Obligatory New Year’s Post

It’s about that time to reflect on the year, blah blah blah. Although I’m not a big fan of the consumerism that takes place during the holidays, I enjoy taking the time to reflect on the year and look forward to a fresh start. This post is long and boring. I am writing this for myself to highlight some events and do not expect anyone to actually read all of it, but if you’re so inspired for whatever reason, be my guest .

Before I start, I wish everybody a happy and safe new year. 2014 will be a great one.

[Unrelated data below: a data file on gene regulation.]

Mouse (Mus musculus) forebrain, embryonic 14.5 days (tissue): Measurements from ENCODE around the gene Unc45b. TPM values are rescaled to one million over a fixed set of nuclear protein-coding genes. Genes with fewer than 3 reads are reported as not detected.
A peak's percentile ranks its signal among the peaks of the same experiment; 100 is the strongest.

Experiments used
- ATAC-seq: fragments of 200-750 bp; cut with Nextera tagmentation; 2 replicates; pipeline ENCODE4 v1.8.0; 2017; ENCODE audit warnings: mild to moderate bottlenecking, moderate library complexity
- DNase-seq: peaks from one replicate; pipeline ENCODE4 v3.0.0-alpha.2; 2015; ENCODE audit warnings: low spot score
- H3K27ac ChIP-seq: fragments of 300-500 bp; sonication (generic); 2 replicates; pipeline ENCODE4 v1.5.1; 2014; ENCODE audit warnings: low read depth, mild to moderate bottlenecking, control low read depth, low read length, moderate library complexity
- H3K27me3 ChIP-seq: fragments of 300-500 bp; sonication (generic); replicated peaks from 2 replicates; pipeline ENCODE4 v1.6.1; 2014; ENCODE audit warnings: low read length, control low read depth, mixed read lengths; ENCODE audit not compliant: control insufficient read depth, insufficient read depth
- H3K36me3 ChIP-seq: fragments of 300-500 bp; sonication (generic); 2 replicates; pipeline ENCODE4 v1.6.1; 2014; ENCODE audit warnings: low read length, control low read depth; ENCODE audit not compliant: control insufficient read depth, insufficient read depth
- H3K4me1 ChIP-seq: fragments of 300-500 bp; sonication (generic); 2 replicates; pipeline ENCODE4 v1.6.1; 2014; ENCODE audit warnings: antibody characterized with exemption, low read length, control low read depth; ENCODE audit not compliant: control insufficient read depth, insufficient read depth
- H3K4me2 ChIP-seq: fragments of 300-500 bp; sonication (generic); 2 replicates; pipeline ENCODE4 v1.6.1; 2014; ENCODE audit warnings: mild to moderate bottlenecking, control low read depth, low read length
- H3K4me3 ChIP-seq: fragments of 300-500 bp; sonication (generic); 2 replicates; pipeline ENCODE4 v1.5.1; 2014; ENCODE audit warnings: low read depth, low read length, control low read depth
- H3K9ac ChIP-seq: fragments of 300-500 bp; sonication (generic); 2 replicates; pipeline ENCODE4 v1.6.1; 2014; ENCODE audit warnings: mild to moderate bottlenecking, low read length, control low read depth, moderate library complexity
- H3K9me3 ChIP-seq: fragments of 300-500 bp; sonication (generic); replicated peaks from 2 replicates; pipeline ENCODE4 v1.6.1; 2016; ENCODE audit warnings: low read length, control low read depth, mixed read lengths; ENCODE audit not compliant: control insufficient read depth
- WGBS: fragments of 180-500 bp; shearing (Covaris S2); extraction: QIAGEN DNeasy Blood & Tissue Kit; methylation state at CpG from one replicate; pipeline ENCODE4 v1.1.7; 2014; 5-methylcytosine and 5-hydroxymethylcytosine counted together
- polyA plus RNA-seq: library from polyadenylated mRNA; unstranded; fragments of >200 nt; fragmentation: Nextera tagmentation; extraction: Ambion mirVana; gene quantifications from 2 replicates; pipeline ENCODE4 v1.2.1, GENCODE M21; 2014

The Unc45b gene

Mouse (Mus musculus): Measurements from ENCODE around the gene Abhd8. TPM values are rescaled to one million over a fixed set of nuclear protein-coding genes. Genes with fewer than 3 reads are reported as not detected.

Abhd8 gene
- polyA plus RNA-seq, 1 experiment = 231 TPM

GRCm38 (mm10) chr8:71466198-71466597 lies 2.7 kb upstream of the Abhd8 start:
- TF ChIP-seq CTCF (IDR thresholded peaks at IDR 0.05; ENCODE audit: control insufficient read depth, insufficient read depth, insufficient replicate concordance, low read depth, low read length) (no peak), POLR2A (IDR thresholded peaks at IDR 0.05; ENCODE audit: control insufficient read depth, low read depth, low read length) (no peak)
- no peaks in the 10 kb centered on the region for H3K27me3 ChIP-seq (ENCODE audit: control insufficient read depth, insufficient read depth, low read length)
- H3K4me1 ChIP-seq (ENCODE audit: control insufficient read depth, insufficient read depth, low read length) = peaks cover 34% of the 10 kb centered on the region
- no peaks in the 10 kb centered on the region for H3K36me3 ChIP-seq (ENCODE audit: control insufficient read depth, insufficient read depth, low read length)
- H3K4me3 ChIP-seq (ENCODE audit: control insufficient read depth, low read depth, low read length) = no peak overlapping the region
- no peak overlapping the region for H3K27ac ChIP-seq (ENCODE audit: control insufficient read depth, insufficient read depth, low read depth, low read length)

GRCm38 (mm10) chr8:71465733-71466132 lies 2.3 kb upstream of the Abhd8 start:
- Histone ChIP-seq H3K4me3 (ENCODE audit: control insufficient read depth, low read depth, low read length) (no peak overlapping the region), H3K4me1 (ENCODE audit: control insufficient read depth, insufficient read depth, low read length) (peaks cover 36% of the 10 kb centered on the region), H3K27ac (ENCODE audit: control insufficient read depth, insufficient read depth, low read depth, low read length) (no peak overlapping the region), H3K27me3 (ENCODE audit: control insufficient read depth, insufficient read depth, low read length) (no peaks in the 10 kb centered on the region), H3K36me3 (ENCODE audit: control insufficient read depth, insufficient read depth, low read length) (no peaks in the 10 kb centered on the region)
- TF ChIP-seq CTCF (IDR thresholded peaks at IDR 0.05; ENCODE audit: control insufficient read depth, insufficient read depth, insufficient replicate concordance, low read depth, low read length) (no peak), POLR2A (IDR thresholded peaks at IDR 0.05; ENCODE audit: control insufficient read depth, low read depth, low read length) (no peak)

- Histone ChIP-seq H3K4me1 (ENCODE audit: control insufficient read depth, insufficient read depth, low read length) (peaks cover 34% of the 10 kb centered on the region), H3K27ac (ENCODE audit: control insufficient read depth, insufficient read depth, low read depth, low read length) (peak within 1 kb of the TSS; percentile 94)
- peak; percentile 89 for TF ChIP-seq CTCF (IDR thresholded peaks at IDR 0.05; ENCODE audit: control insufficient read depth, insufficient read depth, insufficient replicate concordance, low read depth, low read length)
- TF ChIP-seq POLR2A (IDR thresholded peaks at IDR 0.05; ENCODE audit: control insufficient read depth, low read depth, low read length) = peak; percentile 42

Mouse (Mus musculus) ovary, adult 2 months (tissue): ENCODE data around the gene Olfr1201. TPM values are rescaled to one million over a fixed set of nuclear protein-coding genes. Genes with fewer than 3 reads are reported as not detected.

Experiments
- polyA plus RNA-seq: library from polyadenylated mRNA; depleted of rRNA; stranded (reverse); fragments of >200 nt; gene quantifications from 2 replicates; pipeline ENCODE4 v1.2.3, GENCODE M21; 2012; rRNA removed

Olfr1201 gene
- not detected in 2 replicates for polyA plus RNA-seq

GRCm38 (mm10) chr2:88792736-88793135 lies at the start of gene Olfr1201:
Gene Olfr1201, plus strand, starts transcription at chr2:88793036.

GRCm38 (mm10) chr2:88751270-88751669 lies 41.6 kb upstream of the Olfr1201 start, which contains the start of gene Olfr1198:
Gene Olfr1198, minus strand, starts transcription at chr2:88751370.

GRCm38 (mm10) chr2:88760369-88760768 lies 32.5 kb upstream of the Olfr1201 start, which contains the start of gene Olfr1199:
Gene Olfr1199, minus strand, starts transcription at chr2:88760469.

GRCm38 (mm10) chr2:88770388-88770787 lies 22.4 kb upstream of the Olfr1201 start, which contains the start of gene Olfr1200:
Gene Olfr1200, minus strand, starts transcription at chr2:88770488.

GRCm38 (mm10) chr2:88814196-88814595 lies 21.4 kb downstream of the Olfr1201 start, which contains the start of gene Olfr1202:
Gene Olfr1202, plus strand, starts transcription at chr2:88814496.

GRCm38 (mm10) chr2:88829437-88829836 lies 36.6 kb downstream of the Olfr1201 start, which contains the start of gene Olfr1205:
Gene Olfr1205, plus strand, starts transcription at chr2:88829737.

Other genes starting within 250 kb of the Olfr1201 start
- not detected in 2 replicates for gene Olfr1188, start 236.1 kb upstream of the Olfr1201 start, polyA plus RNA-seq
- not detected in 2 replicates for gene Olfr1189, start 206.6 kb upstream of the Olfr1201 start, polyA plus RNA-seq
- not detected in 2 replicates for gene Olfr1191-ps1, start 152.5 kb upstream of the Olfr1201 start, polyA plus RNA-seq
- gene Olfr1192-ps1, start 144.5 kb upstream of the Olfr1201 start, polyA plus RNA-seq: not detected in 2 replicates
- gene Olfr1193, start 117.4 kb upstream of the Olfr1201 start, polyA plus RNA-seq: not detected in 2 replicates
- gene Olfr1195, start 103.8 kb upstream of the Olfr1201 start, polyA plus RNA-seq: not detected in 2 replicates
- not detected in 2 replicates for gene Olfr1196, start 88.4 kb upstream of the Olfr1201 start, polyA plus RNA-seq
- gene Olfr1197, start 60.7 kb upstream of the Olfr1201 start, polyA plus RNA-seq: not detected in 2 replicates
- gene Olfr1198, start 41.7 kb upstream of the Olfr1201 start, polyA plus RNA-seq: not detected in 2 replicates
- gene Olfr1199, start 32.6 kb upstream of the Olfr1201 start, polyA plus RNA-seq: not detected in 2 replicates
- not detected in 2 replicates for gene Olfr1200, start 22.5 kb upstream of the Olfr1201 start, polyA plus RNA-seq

January 2013 started off in the Philippines. I had arrived a few hours before midnight struck. I walked out of the airport sporting my winter Korean gear only to immediately want to strip all of my clothes off in the Filippine heat. Daryl’s family and their maids warmly welcomed me into their humble home. I quickly became familiar with their hospitality as dinner started instantly. “Leave room for the next meal,”. Breakfast? No problem. “at midnight”. Oh. January was mostly spent over the plate and feeling pouty from the rainy weather ruining anything I wanted to do. Even though I now have an even bigger aversion to malls, I am still grateful for the incredible hospitality and kindness I encountered. The last two weeks of January consisted of successfully completing my first English camps with the full-time help of Daryl, who came to visit me in Korea.